Re: [v6ops] Fw: New Version Notification for draft-elkins-6man-ipv6-pdm-dest-option-04.txt

Ray Hunter <> Tue, 22 October 2013 06:10 UTC

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Date: Tue, 22 Oct 2013 08:10:12 +0200
From: Ray Hunter <>
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Subject: Re: [v6ops] Fw: New Version Notification for draft-elkins-6man-ipv6-pdm-dest-option-04.txt
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> Nalini Elkins <>
> 22 October 2013 00:58
>>  1) encoding has to be fast, but decoding does not
> True
>>  2) a node's clock could be either in our out of synch with some notional
>>  master clock (e.g. via NTP)
>>  3) two clocks could be in synch to a master source, but the master
>>  sources may themselves not share a common source (one sourced from GPS,
>> one from DCF77)
>> 4) the key to being able to perform the end to end calculations is
>> whether two communicating nodes are synchronised to the same master
>> clock (within some level of error/jitter)
>> 5) the absolute time is not particularly important
> This is true for PDM 1 only.  PDM 2 does not require time synchronization.
>>  Q1. Why do you want to encode differences as deltas in the case of an unsynchronised/ free running clock?
>>  Isn't that slow, and difficult for hardware implementations to achieve (e.g. TCP offload)? Doesn't it also require maintaining large amounts of state in the sending node.
> 1. I think that it is going to be interesting to see how hardware is going to handle TCP offload with IPv6 extension headers.   I do not see why PDM 2 would be so much harder than PDM 1 for an OS.
> Can you tell me which end host operating systems are doing TCP offload in hardware?   
IMHO Not a relevant question. As a standards body we should be looking
to the future. There are many operations that are delegated to microcode.

If you specified the packet with one single way of encapsulating
timestamps, then hardware or interface microcode could add the timestamp
at the last possible moment before the packet reached the wire, without
having to examine the original packet contents, or knowing the context
of the communicating nodes. I think that's very desirable.
> I know some OS's which process TCP segmentation in hardware.    But at this point, the packet is already crafted.  Also some do IP checksum offload in hardware but that does not apply to IPv6 as there is no IP header checksum.
> 2.  End hosts already maintain quite a bit of state.  Every OS has control blocks to handle events such as TCP duplicate packets, round trip time, congestion window, etc.   We are NOT suggesting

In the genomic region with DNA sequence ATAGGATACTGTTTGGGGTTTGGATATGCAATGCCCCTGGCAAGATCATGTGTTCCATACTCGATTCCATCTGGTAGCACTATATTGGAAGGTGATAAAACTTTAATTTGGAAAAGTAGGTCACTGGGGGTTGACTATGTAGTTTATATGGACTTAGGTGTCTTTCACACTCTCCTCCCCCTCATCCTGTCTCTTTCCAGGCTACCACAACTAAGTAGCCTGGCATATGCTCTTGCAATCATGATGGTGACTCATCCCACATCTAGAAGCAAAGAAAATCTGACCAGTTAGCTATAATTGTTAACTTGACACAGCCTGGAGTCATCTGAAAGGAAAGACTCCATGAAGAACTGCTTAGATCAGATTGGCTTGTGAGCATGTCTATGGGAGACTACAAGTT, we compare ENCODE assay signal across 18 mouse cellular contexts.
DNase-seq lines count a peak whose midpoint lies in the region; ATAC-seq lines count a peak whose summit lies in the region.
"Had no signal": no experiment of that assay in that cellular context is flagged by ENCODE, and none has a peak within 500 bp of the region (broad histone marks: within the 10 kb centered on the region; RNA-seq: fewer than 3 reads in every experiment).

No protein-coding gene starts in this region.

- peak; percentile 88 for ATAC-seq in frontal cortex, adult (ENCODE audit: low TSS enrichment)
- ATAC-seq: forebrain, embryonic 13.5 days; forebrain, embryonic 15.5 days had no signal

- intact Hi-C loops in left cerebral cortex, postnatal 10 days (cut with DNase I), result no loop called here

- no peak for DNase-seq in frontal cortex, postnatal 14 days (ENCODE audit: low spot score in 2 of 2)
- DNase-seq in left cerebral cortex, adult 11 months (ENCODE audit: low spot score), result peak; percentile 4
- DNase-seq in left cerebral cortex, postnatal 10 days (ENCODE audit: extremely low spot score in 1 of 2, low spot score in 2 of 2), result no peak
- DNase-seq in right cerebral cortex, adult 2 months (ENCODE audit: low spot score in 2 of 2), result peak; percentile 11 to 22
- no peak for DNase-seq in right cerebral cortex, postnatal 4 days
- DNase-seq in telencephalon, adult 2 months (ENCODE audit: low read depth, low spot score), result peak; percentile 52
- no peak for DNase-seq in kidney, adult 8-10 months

> that the PDM headers be used in middle boxes.  That is, we are NOT asking routers to maintain state.
So what? Why add to the problem?

Why does the timestamp require synchronisation with that other TCP state?

Isn't it better to define a solution that is independent of the upper
layer header transport protocol?

<heresy>  Why not allow middleboxes (or node hardware) to insert the
timestamp header on the fly?</heresy>
>>  Why not just encode the timestamp as-is and perform the appropriate difference calculation during decoding?
> If clocks are out of synch, you could end up having it look like you received the packet before you sent it.

No. I'm not suggesting you use the same decoding algorithm: only that
you define a single common encoding algorithm that combines all the
information required for PDM 1 and PDM 2 calculations. Having to chose
which packet encoding to use in advance is problematic IMHO.

>>  Q2. Why do you need two separate packet formats at all?
>>  Why not have a common format for all cases, containing a timestamp based
>> on the local clock, plus an optional field containing a flag that states
>> if the local timestamp is coordinated to some master clock, plus an
>> identifier for the master clock.
>> You could then encode whether a node had a free-running clock (case 2),
>> a synchronised clock (case 1), and whether it was synched via NTP to
>> some stratum 0 source e.g. GPS, and also some identification of the
>> stratum 1 source (IPv6 address).
>> Two communicating nodes could then use e.g. NTP trace to see if they
>> shared a common clock source or not, before performing their calculations.
> We are trying to craft a solution with PDM 2 for those situations where time synchronization is not practical, possible or desired.

I understand the aim, but let me ask my question a different way.

Imagine there are nodes A&B that with clocks synched to DCF77.
Imagine there are nodes C&D that with clocks  synched to GPS.
Node E has free running clock (possibly because the GPS receiver is down).

Which packet format PDM type 1 or PDM type 2 do you use between each
pair of nodes, and how does the sending node know that?

Scale this solution to 100K hosts.
> ------------------------------------------------------------------------